Monicks: Unleashed

Thinking Critically

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Christopher Hitchens – Quote

monicks-hitchens

❝Modern humans have existed approximately 100,000 years. Our species suffered and died, most of its children dying in childbirth. Most other people having a life expectancy of 25 years. Famine, struggle, bitterness, war, misery.. All of that for 98,000 years. Heaven watches with complete indifference and thinks “that’s enough of that, it’s time to intervene.” And the best way to do this would be by condemning someone (Jesus Christ, the son of god) to human sacrifice somewhere in the less literate part of the Middle East. Let’s not appeal to the Chinese, for example, where people can read and write and study evidence and have a civilization. Let’s go to the desert and have a revelation there. THIS IS NONSENSE!❞

-Christopher Hitchens

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Farewell, Christopher Hitchens.

Christopher Hitchens, 1949–2011

Do I fear death? No, I am not afraid of being dead because there’s nothing to be afraid of, I won’t know it. I fear dying, of dying I feel a sense of waste about it and I fear a sordid death, where I am incapacitated or imbecilic at the end which isn’t something to be afraid of, it’s something to be terrified of.

It’s in times like this when, ironically, words just fail — it is so hard to convey some feelings. No, I was not so lucky to have met Mr. Hitchens in person, I cannot claim to know what kind of person he was, or how well he performed all of those roles each individual assumes throughout their life.

But I did know him as a mentor, as a writer, as a delusion slayer, as an educator of the masses. I was so fortunate to have exchanged a few emails with him, such an inspiring human being.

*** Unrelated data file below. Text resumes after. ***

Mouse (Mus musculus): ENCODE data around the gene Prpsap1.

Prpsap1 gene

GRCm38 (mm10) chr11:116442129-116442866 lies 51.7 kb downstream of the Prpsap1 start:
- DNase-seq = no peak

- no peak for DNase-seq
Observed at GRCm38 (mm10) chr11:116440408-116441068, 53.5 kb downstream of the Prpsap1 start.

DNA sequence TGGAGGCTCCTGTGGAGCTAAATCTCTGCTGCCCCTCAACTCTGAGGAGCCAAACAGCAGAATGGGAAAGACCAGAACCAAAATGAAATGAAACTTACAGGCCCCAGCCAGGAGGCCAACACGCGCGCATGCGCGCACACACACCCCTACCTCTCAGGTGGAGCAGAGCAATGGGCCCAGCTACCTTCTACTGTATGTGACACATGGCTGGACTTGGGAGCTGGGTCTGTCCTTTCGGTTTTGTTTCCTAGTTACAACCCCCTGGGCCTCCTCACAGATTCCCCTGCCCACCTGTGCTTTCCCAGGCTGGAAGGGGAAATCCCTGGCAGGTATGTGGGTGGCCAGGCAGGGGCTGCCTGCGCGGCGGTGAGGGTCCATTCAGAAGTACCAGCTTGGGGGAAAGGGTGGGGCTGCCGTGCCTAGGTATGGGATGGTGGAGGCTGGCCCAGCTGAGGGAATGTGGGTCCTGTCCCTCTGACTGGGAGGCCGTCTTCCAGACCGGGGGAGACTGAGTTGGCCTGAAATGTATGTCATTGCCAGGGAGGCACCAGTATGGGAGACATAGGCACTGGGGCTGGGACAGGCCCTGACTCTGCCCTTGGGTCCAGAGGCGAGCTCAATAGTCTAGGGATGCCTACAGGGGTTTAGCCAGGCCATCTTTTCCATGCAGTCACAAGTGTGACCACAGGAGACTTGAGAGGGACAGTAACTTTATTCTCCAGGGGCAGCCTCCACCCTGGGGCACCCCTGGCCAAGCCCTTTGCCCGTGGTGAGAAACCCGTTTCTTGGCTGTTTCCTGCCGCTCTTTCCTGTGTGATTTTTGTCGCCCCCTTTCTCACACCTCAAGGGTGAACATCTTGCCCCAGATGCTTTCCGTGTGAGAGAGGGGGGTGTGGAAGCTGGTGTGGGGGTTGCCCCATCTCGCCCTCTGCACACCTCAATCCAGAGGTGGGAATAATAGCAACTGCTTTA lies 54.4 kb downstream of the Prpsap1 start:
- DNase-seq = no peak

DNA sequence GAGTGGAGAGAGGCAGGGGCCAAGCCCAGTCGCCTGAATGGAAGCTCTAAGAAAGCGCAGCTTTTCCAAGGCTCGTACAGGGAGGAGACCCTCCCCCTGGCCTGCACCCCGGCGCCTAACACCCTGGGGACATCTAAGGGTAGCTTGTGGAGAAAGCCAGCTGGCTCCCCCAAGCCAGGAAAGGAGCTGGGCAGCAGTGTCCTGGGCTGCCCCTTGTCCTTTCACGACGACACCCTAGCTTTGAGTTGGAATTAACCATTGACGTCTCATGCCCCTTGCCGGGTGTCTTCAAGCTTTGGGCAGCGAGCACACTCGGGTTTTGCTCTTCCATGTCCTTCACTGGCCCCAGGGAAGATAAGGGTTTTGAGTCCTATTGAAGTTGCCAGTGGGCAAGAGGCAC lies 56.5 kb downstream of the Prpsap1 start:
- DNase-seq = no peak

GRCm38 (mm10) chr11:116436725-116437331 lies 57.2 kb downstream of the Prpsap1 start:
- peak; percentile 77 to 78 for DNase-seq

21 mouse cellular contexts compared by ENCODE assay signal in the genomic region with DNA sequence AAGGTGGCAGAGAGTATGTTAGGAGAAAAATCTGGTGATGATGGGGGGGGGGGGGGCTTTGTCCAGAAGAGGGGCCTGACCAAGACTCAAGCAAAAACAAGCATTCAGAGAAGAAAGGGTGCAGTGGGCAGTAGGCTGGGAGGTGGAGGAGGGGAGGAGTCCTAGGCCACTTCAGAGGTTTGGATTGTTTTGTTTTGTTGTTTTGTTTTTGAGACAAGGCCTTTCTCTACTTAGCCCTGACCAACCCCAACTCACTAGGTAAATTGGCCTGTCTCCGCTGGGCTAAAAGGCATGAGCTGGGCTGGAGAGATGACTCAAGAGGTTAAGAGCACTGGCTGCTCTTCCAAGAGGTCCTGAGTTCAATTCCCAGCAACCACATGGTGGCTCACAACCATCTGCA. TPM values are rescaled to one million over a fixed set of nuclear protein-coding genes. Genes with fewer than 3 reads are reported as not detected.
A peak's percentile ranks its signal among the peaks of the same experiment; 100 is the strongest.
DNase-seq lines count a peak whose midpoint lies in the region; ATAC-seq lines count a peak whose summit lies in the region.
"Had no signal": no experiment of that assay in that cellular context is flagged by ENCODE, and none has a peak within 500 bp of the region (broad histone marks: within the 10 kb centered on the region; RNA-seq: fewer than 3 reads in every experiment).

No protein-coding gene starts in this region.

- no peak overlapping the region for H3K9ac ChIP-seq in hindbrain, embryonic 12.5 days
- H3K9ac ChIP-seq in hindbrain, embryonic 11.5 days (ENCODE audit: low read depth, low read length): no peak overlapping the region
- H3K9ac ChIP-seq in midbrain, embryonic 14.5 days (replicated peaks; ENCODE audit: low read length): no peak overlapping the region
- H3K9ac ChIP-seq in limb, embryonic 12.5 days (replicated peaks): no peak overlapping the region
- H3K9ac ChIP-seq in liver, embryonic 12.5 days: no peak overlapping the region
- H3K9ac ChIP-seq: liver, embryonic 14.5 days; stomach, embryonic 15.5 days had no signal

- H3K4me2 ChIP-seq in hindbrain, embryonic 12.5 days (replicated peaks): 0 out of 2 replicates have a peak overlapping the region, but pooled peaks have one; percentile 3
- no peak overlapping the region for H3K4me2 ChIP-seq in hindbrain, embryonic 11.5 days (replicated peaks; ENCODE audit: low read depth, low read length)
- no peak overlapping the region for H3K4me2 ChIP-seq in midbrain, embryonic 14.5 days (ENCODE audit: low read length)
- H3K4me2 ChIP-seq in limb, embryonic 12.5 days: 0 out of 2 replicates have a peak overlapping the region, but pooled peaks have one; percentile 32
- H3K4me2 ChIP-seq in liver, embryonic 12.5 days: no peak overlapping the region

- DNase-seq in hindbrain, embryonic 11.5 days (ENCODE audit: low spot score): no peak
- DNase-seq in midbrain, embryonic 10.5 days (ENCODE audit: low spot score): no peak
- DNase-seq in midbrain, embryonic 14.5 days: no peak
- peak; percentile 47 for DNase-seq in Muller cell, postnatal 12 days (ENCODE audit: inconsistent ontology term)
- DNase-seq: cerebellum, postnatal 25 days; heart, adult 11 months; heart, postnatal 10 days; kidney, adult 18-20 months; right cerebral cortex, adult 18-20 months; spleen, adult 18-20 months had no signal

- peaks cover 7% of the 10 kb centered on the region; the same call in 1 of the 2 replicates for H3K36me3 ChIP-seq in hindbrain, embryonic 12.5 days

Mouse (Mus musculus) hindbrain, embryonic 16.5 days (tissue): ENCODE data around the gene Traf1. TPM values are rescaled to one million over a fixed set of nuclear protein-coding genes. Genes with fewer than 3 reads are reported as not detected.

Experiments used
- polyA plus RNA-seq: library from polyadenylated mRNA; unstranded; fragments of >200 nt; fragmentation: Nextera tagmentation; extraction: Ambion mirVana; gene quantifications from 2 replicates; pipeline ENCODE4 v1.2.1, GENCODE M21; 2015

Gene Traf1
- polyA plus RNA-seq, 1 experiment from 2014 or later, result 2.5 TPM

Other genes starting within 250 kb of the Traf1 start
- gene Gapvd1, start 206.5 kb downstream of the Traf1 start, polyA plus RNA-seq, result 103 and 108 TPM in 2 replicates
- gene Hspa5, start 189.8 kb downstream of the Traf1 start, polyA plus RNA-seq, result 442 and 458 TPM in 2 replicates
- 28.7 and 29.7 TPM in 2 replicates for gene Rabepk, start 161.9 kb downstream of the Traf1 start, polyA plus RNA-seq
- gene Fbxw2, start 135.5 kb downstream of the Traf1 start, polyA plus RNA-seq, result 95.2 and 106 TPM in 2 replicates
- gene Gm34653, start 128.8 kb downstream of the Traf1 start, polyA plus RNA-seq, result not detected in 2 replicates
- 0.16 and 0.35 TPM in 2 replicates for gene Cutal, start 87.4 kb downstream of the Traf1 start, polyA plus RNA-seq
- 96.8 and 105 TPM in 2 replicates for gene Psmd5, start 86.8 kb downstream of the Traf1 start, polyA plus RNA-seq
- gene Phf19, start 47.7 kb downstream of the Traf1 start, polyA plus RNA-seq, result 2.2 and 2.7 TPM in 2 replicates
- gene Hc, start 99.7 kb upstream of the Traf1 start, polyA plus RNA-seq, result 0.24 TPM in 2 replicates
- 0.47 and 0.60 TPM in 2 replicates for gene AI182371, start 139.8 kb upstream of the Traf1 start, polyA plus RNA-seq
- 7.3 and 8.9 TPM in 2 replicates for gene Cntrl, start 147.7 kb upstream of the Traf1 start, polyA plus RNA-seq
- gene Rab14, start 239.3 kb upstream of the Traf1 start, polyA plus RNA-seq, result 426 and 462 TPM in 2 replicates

We knew him through his essays and books, his loudness, his brilliant rhetoric, his boldness, for his inspiring reasoning, and his amazingly blunt debate skills. He was such a pleasure to listen to.

I remember a few months ago, he was asked in an interview, “so, you’re dying…”, He calmly smiled and said, “Yes, but so are you.” The only good thing about these announced deaths, is the opportunity we get to show the sick person how much we cherish, and appreciate them. I hope he sensed how much we treasured him and his work.

He’s not resting in peace, he’s not in a better nor worse place, he simply is no more. Hence this feeling of irreparable loss.

All that is left for us is to celebrate his time on earth, and be thankful for what he gave us, that hopefully will continue to enlighten future generations. This was a life worthy of a great celebration.

Farewell, Hitch, you mighty warrior for rationality and reason, you! Thank you for your invaluable contribution to humanity’s enlightenment.

This is not a tribute, I am not qualified to do that. I just needed closure.

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This guy is kind of a jerk.

Trying to find some news about the prognosis of Christopher Hitchens’ condition, I stumbled upon this little piece posted today by Andrew Sullivan, Hitch’s Cancer.

Here’s his whole post:

I’m devastated by the news. We need Christopher around for a long, long time. I do not know the details and understand his need for privacy. But he seems in good spirits if this classically British understatement is symptomatic of his mood:

“I have been advised by my physician that I must undergo a course of chemotherapy on my esophagus. This advice seems persuasive to me.”

May the God he believes poisons everything be with him. And a simple word of encouragement: surviving a potentially fatal disease can be a form of liberation. I look forward to an even more liberated Hitch.

Maybe it’s just me, but I find his “good wishes” insulting. What an awful thing to do, using the opportunity of someone’s terrible, scary, potentially fatal illness to insist on pushing his religious beliefs.

Or maybe this just exposes Sullivan as the complete moron he seems to be, whether  he didn’t read the book he’s referring to, or he didn’t understand what Mr. Hitchens wrote on his book’s very title “God Is Not Great: How Religion Poisons Everything.”  which is, in itself, a complete statement of disbelief.

That I hope Mr. Hitchens can overcome this terrible and painful illness, goes without saying.

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